crocheted baby hats

Members have held garage sales and donated time and money to help the students complete their degree.

On December 7, 2015, 18 graduate students received their Master’s in Speech Pathology and have become the first Speech Therapists in the country of Zambia!

Master's program graduates

Real School!

Life is changing for some children, too. In front, sitting on the knee of Dr. Cindy Gill-Sams, is a young girl who was called “damaged” because she is missing 6 fingers. She was not allowed to go to real school until the Zambian graduate students (standing behind her) tested her and proved that she had normal IQ and language. Her schoolmates are beginning to think of her as just another little girl, not as “damaged.”



The Diocese Outreach Impact Program is helping to make these efforts self-sustaining. In the Fall of 2015, they funded the required pre-entrance requirements for 5 of the graduate students in the hopes that one might be accepted to a PhD program here in the US. These application requirements included passing the Graduate Record Exam (GRE) and the Test of English as a Foreign Language (TOEFL). The Diocese Outreach Impact Program paid $2995 to cover the registration fees for the ten tests plus the cost of travel to the international testing centers. Two of the students have now been accepted by the University of Louisiana –Lafayette and will arrive in the US to begin classes in August, 2016. Trinity will assist with their flights and supplies.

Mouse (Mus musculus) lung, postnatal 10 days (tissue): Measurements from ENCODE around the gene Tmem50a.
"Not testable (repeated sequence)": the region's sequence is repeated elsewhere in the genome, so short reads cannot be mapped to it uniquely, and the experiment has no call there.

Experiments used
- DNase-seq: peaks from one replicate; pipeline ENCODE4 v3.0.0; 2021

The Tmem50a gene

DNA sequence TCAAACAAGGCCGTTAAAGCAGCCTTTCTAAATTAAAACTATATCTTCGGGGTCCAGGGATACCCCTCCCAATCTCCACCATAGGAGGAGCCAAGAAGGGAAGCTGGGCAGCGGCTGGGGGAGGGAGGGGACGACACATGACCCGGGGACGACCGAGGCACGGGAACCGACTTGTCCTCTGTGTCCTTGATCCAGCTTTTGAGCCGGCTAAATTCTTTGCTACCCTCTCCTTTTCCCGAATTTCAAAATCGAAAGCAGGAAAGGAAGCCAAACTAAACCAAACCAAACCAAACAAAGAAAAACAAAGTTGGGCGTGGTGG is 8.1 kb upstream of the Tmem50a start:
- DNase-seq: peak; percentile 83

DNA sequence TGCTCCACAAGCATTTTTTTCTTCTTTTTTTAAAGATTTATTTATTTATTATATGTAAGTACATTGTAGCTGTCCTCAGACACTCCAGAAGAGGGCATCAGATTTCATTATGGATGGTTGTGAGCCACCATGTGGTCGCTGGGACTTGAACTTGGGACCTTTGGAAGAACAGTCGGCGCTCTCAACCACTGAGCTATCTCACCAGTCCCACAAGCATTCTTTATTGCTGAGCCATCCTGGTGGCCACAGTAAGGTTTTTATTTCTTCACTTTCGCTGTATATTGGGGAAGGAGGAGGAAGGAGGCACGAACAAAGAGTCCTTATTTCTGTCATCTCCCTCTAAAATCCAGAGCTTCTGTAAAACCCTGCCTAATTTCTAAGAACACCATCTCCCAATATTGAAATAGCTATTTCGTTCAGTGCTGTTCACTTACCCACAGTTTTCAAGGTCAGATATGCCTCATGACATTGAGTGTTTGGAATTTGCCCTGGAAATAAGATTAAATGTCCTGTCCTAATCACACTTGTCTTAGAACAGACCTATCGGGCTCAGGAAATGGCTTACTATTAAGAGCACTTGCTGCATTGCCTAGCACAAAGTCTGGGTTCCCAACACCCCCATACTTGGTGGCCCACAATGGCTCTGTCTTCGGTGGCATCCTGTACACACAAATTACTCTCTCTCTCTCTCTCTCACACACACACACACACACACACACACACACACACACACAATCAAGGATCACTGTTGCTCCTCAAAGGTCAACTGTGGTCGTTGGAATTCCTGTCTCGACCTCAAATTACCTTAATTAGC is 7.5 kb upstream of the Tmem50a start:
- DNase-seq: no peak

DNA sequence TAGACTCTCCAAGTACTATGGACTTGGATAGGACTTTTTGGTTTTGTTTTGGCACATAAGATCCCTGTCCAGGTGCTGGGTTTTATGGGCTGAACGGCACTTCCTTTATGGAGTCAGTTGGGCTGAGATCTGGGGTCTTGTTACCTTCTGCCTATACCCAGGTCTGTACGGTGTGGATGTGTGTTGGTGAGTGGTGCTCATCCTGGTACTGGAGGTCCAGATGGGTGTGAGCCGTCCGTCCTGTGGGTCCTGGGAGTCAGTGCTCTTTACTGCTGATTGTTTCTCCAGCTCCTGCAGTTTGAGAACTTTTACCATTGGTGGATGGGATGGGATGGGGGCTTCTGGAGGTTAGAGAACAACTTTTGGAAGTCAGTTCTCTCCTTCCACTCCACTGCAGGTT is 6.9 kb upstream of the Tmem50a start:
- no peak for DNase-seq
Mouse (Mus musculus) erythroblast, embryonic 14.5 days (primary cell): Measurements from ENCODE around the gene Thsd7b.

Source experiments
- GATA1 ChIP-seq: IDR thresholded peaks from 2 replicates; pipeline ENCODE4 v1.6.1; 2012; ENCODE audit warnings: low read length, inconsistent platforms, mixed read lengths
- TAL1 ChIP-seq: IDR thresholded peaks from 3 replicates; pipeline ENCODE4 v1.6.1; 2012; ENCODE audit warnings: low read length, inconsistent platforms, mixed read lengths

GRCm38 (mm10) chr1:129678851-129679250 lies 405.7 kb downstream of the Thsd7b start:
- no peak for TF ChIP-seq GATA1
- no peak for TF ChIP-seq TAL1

PhD Students
Bornwell Katebe and Samuel Ndlovu with Cindy Gill Sams

With some additional help, and by the grace of God, they will return to Zambia in three to four years to start Speech Therapy departments in Zambian universities. These will train future generations of Speech Therapists! One more country has joined the ranks of those who give a voice to the voiceless!

Good Shepherd-'Safeguarding' materials for Hogar Infantil in Chiapas, Mexico

From Leslie Guinn of Good Shepherd, Granbury:

Hogar Infantil used the grant money to purchase two copies of “Safeguarding God’s Children”, one in English and one in Spanish. The one in English is to be used by Hogar’s American Board of Directors and will be a part of our annual meeting in July. Since we live in various parts of the country, this is the only time we are together. The Spanish version has been delivered to Hogar Infantil, Chiapas, Mexico. I know they were planning on showing it to the older children before many of them went to visit family for the summer break. All current employees and volunteers there have seen the program. Sexual abuse has struck so many of these young lives. Hopefully this is a tool for intervention. Hogar Infantil is grateful for the many gifts from the Diocese of Fort Worth.

The following video was shared at the 2015 Diocesan Convention to summarize the projects supported through Mission and Outreach grants.